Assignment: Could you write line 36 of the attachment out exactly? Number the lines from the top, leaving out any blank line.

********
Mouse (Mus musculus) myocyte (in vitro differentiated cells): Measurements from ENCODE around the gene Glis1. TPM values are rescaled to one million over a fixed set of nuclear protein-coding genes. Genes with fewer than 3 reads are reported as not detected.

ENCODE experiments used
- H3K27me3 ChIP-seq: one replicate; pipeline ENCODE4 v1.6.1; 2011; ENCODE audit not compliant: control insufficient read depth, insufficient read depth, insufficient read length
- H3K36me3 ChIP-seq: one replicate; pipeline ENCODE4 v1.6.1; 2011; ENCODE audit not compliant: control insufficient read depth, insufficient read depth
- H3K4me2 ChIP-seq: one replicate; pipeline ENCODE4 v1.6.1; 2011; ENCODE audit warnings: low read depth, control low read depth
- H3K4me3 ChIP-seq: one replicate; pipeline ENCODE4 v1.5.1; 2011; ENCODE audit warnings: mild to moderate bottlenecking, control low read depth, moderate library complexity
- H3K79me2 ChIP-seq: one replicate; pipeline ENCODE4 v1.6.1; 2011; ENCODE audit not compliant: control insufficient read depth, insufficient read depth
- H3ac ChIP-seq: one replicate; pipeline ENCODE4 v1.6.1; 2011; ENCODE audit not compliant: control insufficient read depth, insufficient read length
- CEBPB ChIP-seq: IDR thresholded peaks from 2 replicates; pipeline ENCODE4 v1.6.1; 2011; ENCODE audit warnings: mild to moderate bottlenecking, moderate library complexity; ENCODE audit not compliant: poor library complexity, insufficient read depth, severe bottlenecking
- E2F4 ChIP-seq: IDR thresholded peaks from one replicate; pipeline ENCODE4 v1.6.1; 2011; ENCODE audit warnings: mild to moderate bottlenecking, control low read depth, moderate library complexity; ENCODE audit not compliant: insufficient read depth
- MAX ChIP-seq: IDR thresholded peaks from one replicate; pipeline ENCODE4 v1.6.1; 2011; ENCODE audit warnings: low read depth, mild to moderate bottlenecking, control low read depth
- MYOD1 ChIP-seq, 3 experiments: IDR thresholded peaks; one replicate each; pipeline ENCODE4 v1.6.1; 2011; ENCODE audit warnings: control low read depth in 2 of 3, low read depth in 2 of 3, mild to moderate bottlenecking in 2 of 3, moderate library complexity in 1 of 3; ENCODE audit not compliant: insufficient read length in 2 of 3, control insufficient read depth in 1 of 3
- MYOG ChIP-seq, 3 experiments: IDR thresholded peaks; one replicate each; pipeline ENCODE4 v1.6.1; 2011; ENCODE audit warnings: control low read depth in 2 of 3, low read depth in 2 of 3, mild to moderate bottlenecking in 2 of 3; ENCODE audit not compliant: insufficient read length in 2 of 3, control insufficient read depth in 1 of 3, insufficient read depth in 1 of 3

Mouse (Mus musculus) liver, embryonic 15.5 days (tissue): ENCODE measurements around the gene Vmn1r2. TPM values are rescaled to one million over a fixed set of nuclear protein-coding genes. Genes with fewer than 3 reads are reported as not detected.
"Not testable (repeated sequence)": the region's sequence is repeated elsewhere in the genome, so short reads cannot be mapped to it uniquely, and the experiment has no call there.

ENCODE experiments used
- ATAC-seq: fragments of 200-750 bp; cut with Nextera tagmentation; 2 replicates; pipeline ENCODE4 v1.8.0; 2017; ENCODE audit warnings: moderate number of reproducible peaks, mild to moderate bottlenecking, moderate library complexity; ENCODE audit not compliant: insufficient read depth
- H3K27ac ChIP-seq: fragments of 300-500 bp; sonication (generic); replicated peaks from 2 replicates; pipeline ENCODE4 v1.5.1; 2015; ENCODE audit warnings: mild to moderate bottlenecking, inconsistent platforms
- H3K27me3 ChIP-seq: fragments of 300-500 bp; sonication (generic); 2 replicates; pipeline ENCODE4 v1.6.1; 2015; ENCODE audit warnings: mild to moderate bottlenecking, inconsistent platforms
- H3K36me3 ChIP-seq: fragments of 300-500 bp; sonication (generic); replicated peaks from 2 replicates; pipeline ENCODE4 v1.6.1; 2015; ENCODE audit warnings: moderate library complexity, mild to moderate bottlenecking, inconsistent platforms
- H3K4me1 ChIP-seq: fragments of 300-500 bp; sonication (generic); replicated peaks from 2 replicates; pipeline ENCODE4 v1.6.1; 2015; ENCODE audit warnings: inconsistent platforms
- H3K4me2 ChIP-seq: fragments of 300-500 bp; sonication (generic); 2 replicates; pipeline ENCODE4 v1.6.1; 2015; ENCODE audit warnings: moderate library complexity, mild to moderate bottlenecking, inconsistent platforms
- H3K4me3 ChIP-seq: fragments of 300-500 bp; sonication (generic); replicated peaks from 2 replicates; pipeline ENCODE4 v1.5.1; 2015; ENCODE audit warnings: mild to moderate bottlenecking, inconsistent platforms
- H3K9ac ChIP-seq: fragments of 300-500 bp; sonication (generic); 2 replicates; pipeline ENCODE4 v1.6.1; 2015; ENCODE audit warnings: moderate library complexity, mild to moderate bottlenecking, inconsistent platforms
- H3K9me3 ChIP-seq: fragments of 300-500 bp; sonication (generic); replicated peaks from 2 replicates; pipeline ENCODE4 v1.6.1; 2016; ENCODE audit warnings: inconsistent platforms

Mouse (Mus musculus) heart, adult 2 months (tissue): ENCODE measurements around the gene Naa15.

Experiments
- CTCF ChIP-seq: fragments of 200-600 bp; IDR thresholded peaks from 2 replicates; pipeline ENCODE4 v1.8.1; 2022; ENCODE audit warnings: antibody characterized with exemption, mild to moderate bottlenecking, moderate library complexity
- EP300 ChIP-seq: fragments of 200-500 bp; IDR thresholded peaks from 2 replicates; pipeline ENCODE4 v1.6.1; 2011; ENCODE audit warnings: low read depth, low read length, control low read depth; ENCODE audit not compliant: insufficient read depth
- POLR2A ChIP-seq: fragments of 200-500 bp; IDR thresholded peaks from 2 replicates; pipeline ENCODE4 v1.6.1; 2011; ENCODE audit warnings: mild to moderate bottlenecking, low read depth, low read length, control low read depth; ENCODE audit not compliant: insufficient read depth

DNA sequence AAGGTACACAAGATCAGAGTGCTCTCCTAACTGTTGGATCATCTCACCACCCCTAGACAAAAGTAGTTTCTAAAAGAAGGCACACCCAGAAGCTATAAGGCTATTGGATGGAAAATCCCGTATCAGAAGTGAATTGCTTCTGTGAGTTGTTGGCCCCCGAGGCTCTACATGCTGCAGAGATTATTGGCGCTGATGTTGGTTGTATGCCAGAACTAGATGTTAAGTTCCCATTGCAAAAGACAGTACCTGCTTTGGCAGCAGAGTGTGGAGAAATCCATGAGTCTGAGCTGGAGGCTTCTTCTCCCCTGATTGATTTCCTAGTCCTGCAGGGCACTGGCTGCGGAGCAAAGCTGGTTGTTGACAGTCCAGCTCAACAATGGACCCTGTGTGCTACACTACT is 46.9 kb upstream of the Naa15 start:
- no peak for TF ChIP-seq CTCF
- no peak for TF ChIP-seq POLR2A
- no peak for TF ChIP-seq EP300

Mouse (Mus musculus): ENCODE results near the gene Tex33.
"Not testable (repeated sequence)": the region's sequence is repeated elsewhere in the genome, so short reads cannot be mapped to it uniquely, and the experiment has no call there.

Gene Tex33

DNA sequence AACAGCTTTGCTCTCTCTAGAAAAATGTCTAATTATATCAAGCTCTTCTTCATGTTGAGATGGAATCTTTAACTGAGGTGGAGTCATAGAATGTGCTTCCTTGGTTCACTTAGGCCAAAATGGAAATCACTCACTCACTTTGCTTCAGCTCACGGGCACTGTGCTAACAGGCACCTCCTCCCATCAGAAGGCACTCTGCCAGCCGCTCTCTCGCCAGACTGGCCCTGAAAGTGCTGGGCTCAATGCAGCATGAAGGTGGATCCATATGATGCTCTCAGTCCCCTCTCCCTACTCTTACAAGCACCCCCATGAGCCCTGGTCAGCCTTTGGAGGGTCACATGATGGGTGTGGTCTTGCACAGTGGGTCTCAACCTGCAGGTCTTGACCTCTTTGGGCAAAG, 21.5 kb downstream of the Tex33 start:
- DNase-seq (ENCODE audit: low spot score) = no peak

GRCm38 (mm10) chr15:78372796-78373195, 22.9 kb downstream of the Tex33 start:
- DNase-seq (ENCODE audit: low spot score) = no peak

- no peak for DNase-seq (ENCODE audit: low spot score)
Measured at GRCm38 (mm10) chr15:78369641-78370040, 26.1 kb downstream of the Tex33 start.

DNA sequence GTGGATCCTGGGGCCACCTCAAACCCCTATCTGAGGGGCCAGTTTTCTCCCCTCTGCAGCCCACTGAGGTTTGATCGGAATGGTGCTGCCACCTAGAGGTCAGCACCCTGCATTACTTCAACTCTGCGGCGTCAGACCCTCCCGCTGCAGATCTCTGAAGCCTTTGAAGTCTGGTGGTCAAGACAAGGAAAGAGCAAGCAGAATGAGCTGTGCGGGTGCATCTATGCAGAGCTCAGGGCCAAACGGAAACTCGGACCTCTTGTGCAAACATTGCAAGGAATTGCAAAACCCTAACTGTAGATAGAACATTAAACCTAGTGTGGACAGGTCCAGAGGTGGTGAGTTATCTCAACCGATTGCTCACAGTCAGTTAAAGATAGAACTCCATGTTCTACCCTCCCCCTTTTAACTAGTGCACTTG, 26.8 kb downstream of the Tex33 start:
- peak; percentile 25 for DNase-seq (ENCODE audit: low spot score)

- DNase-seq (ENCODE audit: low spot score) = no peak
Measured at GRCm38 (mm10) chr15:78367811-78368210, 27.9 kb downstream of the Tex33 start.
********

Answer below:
"Not testable (repeated sequence)": the region's sequence is repeated elsewhere in the genome, so short reads cannot be mapped to it uniquely, and the experiment has no call there.